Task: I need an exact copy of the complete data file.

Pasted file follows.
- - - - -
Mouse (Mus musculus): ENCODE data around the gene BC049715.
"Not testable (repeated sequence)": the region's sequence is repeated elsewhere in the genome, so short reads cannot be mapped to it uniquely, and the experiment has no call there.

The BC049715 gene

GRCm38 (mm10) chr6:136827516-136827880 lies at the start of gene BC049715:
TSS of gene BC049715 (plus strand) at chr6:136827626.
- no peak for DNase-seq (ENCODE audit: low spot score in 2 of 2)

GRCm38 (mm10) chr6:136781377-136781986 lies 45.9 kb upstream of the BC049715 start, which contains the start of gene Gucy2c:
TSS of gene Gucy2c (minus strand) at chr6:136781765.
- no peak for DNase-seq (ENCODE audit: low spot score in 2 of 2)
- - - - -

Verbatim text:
Mouse (Mus musculus): ENCODE data around the gene BC049715.
"Not testable (repeated sequence)": the region's sequence is repeated elsewhere in the genome, so short reads cannot be mapped to it uniquely, and the experiment has no call there.

The BC049715 gene

GRCm38 (mm10) chr6:136827516-136827880 lies at the start of gene BC049715:
TSS of gene BC049715 (plus strand) at chr6:136827626.
- no peak for DNase-seq (ENCODE audit: low spot score in 2 of 2)

GRCm38 (mm10) chr6:136781377-136781986 lies 45.9 kb upstream of the BC049715 start, which contains the start of gene Gucy2c:
TSS of gene Gucy2c (minus strand) at chr6:136781765.
- no peak for DNase-seq (ENCODE audit: low spot score in 2 of 2)